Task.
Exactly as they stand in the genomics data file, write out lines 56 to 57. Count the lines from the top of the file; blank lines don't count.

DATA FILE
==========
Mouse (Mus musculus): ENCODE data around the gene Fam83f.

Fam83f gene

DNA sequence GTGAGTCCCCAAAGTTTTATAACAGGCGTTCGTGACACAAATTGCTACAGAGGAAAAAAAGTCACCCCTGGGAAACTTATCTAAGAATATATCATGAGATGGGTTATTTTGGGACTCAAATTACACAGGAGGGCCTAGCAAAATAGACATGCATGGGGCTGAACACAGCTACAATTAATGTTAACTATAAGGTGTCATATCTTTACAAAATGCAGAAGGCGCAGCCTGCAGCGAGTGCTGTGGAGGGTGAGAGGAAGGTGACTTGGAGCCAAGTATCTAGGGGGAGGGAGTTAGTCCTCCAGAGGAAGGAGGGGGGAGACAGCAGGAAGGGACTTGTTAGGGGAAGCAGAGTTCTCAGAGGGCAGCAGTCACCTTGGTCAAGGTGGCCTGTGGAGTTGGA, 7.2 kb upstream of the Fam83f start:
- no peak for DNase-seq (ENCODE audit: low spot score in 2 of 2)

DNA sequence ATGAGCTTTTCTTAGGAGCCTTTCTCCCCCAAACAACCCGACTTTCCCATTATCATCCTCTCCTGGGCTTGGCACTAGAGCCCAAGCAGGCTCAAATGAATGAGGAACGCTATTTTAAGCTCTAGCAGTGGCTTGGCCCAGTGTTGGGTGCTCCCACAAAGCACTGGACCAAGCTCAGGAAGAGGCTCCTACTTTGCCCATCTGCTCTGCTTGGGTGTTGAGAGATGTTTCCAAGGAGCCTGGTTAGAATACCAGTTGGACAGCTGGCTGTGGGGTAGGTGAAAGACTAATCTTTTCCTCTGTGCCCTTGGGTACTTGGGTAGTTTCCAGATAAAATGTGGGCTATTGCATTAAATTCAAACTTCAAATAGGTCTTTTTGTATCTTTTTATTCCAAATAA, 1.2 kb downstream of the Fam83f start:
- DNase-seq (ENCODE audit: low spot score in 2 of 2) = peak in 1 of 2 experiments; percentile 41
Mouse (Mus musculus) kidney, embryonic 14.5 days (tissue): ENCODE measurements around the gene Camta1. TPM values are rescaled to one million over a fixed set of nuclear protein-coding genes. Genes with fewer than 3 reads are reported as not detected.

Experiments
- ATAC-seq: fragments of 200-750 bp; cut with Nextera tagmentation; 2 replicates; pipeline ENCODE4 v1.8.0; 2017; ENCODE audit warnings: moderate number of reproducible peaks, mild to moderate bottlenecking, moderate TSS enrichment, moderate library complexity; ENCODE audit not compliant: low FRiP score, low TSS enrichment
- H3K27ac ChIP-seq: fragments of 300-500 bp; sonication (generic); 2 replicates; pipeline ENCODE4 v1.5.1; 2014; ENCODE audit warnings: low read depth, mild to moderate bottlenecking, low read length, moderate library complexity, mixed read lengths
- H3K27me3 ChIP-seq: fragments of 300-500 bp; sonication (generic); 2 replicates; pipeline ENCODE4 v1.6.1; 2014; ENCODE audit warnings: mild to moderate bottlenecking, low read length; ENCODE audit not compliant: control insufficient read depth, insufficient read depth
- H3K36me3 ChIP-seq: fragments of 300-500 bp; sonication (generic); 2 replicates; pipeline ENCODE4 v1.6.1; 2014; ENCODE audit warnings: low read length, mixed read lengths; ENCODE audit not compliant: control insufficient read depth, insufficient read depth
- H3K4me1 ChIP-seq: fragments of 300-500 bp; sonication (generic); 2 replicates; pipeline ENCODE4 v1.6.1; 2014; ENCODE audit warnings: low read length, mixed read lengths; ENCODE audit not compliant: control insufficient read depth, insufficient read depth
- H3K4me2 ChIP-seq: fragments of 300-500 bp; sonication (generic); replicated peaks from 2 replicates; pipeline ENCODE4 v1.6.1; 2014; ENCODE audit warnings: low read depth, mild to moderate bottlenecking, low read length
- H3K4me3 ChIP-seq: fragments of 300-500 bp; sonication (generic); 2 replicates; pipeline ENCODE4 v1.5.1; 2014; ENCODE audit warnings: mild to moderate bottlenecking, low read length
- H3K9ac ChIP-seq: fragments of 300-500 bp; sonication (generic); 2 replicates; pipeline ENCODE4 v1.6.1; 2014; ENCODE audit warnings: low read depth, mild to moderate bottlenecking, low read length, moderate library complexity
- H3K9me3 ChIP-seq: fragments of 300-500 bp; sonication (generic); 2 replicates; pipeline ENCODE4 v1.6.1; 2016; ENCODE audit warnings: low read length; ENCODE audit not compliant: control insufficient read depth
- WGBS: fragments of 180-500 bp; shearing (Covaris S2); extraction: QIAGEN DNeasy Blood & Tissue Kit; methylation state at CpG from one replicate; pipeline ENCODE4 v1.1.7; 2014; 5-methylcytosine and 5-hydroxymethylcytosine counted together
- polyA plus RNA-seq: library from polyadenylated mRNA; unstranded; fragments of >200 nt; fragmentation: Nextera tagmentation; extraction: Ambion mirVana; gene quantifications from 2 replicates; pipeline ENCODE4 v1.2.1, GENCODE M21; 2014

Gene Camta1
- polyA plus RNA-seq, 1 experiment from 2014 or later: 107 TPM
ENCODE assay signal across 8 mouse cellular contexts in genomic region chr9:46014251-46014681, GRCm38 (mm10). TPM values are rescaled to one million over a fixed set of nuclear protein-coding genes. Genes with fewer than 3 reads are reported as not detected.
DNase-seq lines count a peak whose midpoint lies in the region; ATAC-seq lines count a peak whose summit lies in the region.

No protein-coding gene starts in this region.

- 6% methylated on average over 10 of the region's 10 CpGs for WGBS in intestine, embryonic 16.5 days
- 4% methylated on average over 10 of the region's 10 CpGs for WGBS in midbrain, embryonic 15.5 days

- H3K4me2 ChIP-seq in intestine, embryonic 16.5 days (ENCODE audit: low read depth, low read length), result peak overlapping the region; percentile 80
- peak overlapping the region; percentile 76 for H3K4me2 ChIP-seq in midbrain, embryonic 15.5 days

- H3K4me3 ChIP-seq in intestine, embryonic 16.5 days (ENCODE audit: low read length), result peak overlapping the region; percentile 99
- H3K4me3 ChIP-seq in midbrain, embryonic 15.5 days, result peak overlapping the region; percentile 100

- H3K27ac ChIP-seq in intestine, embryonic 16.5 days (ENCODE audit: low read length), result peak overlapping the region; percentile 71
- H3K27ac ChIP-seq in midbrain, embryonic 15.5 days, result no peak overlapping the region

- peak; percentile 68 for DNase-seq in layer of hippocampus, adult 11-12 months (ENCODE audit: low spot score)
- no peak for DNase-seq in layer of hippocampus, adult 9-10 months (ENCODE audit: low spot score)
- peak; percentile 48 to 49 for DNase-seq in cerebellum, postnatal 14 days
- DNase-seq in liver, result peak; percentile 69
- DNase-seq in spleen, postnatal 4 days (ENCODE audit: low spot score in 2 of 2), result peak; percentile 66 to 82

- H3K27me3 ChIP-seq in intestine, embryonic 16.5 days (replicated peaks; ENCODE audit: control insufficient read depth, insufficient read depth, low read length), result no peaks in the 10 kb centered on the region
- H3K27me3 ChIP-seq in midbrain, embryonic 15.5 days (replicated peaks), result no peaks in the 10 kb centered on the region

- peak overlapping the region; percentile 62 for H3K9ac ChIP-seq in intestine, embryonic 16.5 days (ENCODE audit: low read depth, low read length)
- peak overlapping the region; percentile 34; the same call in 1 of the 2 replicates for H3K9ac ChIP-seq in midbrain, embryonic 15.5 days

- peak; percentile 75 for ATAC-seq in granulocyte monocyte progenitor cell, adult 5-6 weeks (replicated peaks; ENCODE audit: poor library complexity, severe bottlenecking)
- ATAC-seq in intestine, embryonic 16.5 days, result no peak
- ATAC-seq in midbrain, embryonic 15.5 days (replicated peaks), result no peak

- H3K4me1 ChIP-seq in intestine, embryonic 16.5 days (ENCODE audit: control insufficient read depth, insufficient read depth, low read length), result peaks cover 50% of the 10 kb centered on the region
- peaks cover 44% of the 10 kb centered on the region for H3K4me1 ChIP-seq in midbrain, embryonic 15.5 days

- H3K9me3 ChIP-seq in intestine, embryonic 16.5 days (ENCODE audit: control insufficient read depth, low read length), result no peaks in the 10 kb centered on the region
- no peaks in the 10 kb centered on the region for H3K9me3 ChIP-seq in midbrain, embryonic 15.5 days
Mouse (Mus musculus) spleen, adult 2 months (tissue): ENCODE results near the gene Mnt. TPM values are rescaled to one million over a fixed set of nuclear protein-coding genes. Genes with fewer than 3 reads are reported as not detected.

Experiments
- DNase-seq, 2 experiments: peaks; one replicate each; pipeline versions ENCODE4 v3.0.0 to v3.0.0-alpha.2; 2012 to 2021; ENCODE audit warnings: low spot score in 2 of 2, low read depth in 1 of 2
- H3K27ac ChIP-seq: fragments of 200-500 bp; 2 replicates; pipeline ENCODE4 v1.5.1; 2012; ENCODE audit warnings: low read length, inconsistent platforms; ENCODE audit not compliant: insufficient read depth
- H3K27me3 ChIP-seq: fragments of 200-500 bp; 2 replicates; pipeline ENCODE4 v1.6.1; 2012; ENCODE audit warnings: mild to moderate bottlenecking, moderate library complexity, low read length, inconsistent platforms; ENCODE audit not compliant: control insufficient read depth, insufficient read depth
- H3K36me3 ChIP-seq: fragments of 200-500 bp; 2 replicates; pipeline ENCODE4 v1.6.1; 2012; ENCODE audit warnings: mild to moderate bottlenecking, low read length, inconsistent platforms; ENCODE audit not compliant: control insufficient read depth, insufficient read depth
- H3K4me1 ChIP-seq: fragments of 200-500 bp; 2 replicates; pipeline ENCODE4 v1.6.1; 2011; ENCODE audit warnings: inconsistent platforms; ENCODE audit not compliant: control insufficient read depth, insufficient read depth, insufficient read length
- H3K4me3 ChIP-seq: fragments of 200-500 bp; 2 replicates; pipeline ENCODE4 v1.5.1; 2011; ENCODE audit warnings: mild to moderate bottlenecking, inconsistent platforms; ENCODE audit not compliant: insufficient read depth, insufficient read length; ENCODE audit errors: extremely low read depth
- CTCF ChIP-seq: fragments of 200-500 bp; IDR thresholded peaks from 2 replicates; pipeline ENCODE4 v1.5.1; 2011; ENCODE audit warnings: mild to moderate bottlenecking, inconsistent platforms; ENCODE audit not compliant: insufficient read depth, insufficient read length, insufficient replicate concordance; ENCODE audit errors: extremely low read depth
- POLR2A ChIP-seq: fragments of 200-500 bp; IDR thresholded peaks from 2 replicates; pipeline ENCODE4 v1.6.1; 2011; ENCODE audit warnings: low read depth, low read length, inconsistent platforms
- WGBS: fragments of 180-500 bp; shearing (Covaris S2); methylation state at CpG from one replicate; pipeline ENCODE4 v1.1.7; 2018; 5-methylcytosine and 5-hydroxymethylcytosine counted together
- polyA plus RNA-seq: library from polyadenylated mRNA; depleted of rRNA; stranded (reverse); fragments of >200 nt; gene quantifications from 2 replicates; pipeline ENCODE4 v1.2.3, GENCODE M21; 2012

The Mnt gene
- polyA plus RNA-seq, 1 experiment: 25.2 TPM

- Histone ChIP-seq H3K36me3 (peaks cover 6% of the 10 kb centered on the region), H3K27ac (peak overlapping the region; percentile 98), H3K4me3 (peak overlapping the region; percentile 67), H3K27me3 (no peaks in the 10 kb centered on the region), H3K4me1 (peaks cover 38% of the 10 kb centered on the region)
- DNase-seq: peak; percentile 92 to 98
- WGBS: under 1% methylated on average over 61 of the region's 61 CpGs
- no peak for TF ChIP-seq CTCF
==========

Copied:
- H3K4me3 ChIP-seq: fragments of 200-500 bp; 2 replicates; pipeline ENCODE4 v1.5.1; 2011; ENCODE audit warnings: mild to moderate bottlenecking, inconsistent platforms; ENCODE audit not compliant: insufficient read depth, insufficient read length; ENCODE audit errors: extremely low read depth
- CTCF ChIP-seq: fragments of 200-500 bp; IDR thresholded peaks from 2 replicates; pipeline ENCODE4 v1.5.1; 2011; ENCODE audit warnings: mild to moderate bottlenecking, inconsistent platforms; ENCODE audit not compliant: insufficient read depth, insufficient read length, insufficient replicate concordance; ENCODE audit errors: extremely low read depth